Thursday, January 3, 2013


Pintail are one of my favorite ducks.  The drakes are gorgeous with their white and brown head and long sleek "pintail" feather that is their namesake.
They're known as a difficult bird to get to commit to your decoys.  Today was NOT one of those days.

Your allowed to harvest no more than two pintail per day this year.  I had my limit of pintail a few minutes after legal shooting time started yesterday.  For the next several hours I watched as flock after huge flock of pintail just poured into my decoys.  It was an amazing sight!

My gun barrel sits at idle while I search the sky for the odd mallard, or wigeon, or teal...or somethin' that I can shoot!

This is a view from my pit blind as some of the "sprig" started to pile in.

Still waitin'!

This cold, dry weather removed a lot of the sheet water in the valley and has concentrated the birds in areas where open water and a food source is available.  Now if we can get some Mallards to show up, the huntin' is gonna be off the charts!
I was done withe my seven bird limit before 11:00 a.m.  There weren't a lot of geese flying so I called it a day...A Great Day!

This dry weather also has all my steelhead rivers dropping into shape as well.  Winter Steelhead are in fishable numbers up in the fly water and the lower North Umpqua and mainstem have good numbers of fish as well.  Several of my coastal rivers are also fishing very well now too.

I have openings on Jan. 9th for duck hunting and duck and fishing trips are available on the 6th, 7th and 8th if your interested in getting out with me.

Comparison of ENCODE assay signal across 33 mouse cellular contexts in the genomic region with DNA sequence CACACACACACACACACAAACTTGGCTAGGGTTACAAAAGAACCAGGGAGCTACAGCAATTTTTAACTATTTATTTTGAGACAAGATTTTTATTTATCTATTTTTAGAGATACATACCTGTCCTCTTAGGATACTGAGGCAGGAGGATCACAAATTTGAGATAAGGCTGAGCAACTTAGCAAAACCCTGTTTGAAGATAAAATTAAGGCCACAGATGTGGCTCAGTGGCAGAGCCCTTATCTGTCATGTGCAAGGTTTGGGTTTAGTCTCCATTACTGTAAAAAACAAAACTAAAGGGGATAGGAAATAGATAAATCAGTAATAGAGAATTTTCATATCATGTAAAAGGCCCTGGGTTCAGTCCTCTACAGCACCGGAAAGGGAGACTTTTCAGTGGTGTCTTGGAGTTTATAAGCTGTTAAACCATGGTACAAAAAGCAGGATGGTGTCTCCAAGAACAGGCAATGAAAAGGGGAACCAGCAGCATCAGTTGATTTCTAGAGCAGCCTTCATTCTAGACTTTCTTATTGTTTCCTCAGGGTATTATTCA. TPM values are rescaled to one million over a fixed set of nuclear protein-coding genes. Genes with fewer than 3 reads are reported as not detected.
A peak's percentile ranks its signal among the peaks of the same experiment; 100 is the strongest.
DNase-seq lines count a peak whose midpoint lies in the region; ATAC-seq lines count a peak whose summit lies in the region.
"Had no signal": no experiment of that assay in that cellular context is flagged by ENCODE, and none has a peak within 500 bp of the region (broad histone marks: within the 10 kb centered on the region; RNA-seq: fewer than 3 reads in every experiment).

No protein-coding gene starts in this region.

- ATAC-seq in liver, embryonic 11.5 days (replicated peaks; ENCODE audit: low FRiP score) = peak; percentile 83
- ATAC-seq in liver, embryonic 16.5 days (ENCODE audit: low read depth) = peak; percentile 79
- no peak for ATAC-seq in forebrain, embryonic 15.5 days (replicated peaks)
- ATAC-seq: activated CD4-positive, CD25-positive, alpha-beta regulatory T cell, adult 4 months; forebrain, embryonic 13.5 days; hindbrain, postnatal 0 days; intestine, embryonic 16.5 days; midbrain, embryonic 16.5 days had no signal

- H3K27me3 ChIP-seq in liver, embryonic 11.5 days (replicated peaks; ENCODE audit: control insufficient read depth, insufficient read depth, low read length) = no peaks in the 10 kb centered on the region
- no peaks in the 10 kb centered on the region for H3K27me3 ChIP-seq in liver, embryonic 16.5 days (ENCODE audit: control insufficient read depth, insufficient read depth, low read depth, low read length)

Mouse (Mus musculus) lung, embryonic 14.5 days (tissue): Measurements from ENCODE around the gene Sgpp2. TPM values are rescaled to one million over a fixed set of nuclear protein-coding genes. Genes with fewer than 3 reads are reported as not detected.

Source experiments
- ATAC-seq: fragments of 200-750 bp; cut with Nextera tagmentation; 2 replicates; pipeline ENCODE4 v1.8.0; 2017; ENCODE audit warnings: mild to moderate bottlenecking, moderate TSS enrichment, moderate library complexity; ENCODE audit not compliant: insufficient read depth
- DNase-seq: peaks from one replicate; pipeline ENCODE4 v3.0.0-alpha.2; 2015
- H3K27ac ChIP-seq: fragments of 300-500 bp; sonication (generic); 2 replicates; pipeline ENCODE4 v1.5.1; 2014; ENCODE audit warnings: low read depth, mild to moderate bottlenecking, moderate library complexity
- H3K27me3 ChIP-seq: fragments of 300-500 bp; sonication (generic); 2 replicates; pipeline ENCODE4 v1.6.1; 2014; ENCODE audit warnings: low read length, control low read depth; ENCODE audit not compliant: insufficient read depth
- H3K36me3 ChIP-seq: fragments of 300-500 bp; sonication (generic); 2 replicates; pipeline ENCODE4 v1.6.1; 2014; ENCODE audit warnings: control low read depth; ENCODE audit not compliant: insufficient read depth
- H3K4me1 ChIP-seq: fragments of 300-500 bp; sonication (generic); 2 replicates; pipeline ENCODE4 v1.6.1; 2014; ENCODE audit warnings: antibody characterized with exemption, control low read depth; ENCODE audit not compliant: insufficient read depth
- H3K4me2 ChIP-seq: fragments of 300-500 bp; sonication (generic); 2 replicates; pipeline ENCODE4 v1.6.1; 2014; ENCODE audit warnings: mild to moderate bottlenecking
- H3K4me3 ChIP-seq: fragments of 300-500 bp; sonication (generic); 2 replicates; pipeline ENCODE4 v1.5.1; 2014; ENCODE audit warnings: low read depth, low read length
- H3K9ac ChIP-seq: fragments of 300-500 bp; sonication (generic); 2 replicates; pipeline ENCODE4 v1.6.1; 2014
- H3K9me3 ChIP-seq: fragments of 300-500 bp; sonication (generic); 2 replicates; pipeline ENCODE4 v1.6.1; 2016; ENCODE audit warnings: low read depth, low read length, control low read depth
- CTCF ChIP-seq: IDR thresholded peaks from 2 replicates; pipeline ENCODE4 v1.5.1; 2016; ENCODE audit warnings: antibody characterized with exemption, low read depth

Monday, December 31, 2012

Todd's first winter steelhead for 2012-13

Several years ago I met a man named Todd Hirano.  Todd found me via the internet and was extraordinarily enthusiastic about bringing steelhead to the surface.  In fact, if I recall correctly, Todd even fished surface flies during the winter months back then. 

Since then we've become good friends and have fished together for steelhead on several of our favorite rivers. 

Todd still loves to make what is already daunting and make it a bit more so.  He's a superb spey caster, but like me, prefers to spey cast with a single hander.  Its just a lot more fun when you hook up.  He also prefers, in fact insists on fishing a floating line.  Can't blame him there.  I hate fishing tips, but I need a grab a little more frequently, so I fish my tips in the winter.  Todd persists in all but the worst conditions all winter long with a dry line.  Did I mention he's also friends with Bill McMillian and uses Bill's technique for using floating lines in the winter with "big iron" hooks and longer leaders to get his fly down. 

This morning I got the following report from Todd;


12/30/12, I was on my favorite small water using my latest glass rod, a vintage Sage SFL 789. I pulled the butt cap off and found that my ghetto lower grip I made out of a broken glass fly rod I found on the Siletz fit good in this rod. This rod casts beautifully with either the 7 or 8wt Ambush lines and I prefer it without the lower grip, but on one run where I fish river right and need more power in my “cackhand” casts, I put the lower grip in. Anyway, I was fishing one of the larger pools on the stream and I figured with the lowering level, fish should be laying in there. I went through with a MOAL since the upper part of the pool is snaggy and I didn't want to lose a Winter's Hope that I would normally be using.  I didn't get any grabs so I went back up and took my pruning saw and trimmed the bank side brush to make my casting easier. I re-rigged with one of my simple blue/black marabou intruders and went through again. I got down to the deepest part of the pool and as the fly came across, my line came tight and this muscular buck went nuts. I enjoyed every moment of the battle as I kept praying against losing the fish but, I got him on shore and got some pics and a measurement - a gorgeous 32" buck. My first winter fish to hand for the season.
Sorry for the long winded story, can't help getting excited about these fish.